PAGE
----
Theo Who Lived
In the late fall of 2012, Theo Padnos, a struggling American journalist, slipped into Syria to report on the country’s civil war and was promptly kidnapped by Al Qaeda’s branch in Syria. Because he spoke fluent Arabic, his captors suspected he worked for the CIA and, for months, brutally tortured him during interrogation sessions. But his fluency, coupled with his remarkable personal expansiveness, also led to an extraordinary engagement with, and understanding of, his captors. By the time of his release, twenty-two months later, he had become a confidante of al-Qaeda’s top commander in Syria. In THEO WHO LIVED, Padnos returns to the Middle East and retraces the physical and emotional steps of his harrowing journey, performing his memories, and enacting the fantasy world he created as means of mental escape. A gripping narrative that includes betrayal among the imprisoned, unlikely friendships, and thwarted escapes, THEO WHO LIVED is an intimate portrait of personal resilience, and grace in the face of hate.
THEO WHO LIVED opened in New York on October 7 and in Los Angeles on October 21.
To book this film please contact Nancy Gerstman or Emily Russo or call 212-274-1989.
Download a promotional flyer template for your screening of THEO WHO LIVED here.
David Schisgall has worked as a director and writer in documentary film since 1991. His feature directorial credits include Theo Who Lived (2016), Very Young Girls (2007), and The Lifestyle: Group Sex in the Suburbs (1999). His television documentary work in the Middle East has been widely praised, earning him the 2004 Edgar R. Murrow Award for his work in Iraq. In addition, for over twenty years, David has been a of trusted collaborator of Errol Morris; he contributed to A Brief History of Time, Fast Cheap and Out of Control, Mr. Death, First Person, and The Unknown Known. He also produced Nina Davenport’s 2007 film Operation Filmmaker, and co-wrote the 2011 feature comedy Our Idiot Brother, starring Paul Rudd and Zoey Deschanel.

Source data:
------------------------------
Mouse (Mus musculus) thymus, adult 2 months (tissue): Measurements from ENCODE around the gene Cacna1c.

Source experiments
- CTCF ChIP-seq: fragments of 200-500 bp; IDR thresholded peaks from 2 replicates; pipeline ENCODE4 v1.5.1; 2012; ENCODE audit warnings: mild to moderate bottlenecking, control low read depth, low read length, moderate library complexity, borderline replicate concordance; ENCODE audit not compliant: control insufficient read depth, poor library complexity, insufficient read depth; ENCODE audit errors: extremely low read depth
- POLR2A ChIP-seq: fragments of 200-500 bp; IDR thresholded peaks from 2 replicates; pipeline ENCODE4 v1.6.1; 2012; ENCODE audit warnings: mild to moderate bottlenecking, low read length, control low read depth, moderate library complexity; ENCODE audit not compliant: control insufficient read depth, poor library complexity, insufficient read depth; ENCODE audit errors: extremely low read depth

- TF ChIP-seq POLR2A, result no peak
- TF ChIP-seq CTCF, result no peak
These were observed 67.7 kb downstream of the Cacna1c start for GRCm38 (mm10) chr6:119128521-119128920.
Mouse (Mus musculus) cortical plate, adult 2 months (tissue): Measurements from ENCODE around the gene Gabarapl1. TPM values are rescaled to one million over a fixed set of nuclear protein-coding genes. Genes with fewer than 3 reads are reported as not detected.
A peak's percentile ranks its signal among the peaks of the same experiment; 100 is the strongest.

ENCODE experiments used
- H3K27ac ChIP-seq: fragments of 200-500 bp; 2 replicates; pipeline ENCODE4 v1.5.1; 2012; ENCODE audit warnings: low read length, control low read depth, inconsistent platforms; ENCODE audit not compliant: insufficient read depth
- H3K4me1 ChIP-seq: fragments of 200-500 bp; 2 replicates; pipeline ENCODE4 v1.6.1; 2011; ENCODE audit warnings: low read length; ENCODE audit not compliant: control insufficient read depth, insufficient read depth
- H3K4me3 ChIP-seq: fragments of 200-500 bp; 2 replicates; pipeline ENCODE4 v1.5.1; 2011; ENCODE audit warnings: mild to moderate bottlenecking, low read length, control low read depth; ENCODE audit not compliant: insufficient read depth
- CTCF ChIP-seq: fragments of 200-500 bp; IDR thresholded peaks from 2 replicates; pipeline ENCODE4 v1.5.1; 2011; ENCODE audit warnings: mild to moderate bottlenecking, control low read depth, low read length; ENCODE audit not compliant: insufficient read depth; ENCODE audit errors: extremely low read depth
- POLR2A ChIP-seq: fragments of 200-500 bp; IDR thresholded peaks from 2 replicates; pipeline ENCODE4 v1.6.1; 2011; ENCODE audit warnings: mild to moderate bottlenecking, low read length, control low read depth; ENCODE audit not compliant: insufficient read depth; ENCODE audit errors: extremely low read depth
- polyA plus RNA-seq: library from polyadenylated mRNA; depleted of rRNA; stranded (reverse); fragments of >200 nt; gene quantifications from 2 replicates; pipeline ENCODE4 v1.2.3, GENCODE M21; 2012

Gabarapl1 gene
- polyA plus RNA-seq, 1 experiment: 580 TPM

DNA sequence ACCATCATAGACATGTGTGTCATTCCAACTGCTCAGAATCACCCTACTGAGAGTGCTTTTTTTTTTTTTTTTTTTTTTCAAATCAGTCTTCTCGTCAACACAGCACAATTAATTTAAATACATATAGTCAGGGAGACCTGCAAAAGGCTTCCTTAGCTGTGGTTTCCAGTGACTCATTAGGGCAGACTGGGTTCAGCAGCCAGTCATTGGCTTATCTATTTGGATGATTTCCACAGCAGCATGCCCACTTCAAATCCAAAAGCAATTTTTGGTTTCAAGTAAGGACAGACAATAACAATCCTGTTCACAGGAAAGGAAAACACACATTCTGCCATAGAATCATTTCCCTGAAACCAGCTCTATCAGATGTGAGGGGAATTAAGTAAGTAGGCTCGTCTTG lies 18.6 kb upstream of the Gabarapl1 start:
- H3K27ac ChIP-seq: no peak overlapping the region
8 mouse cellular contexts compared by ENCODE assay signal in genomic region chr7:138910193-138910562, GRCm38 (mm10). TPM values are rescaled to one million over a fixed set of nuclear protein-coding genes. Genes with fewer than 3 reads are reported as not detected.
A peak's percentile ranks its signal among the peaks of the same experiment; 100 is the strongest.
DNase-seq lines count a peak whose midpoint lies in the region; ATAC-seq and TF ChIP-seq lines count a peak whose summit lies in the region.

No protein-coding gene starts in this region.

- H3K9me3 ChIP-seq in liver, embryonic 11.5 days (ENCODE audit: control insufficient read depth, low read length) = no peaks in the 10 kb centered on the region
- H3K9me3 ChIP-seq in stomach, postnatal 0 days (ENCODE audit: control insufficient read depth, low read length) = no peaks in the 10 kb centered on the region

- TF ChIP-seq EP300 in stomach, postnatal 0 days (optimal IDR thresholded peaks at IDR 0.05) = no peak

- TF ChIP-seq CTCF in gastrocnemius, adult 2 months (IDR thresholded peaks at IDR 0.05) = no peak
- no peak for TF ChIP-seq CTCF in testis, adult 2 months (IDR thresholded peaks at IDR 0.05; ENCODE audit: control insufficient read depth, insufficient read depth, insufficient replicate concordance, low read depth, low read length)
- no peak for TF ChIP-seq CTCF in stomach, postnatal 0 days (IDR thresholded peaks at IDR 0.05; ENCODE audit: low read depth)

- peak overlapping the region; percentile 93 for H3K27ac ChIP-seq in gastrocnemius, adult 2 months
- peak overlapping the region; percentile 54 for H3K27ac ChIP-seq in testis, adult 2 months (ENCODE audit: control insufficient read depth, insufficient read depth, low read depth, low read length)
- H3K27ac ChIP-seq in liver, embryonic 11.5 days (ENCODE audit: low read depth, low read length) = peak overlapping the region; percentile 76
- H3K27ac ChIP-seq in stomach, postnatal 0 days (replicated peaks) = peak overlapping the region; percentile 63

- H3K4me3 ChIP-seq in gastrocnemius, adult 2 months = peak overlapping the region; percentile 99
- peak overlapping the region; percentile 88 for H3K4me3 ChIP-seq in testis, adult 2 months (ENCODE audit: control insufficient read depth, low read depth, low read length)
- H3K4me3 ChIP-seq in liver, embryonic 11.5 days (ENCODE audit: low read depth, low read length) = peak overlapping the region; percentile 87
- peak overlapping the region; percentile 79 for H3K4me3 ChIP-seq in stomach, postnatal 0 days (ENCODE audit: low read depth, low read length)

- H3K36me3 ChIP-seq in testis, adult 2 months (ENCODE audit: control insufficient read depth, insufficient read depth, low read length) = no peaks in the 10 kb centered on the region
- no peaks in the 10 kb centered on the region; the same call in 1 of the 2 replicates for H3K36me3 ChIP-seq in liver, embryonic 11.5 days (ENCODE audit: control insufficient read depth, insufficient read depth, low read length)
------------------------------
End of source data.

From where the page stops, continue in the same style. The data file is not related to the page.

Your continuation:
A film by David Schisgall
Amanda Branson Gill, p.g.a.
Director of Photography
Music composed and performed by
“Padnos also recounts flashes of humanity on the part of his captors and expresses understanding for their frustration with the troubles in the region that have simmered and boiled over for decades if not centuries. We are only privy to these complexities, which should inform policy at the highest levels, because of what Theo dared and endured.” – Daphne Howland, The Village Voice
“CRITICS' PICK! Imaginative and affecting.... very moving...a potent, vital film.” – Glenn Kenny, The New York Times